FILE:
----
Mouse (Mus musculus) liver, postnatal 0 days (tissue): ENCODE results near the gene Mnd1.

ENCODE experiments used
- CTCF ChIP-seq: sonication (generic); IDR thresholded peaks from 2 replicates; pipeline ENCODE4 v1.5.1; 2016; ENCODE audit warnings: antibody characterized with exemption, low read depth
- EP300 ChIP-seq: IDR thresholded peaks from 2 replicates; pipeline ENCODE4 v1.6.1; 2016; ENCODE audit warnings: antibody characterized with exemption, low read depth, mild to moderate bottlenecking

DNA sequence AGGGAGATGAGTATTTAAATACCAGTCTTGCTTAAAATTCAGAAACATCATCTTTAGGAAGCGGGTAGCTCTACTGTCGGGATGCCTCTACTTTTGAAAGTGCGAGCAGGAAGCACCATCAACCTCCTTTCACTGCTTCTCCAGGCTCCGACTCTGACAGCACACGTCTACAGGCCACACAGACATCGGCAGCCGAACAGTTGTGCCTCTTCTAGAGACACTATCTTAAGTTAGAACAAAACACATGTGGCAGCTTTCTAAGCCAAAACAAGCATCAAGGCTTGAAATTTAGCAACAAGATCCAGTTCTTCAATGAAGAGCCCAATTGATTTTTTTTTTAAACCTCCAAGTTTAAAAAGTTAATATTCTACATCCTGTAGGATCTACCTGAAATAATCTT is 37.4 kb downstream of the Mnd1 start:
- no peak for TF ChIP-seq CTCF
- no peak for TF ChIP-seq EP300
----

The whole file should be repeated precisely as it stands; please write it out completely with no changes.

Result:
Mouse (Mus musculus) liver, postnatal 0 days (tissue): ENCODE results near the gene Mnd1.

ENCODE experiments used
- CTCF ChIP-seq: sonication (generic); IDR thresholded peaks from 2 replicates; pipeline ENCODE4 v1.5.1; 2016; ENCODE audit warnings: antibody characterized with exemption, low read depth
- EP300 ChIP-seq: IDR thresholded peaks from 2 replicates; pipeline ENCODE4 v1.6.1; 2016; ENCODE audit warnings: antibody characterized with exemption, low read depth, mild to moderate bottlenecking

DNA sequence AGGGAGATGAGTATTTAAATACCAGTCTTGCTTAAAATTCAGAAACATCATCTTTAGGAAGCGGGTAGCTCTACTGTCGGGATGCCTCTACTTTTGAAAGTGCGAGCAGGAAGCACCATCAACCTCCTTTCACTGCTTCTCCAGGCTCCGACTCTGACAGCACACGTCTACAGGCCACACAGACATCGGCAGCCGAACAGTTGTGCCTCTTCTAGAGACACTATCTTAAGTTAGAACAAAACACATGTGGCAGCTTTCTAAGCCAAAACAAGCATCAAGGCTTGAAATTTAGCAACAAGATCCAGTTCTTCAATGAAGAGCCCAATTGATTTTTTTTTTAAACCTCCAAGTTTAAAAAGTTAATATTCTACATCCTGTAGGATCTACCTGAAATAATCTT is 37.4 kb downstream of the Mnd1 start:
- no peak for TF ChIP-seq CTCF
- no peak for TF ChIP-seq EP300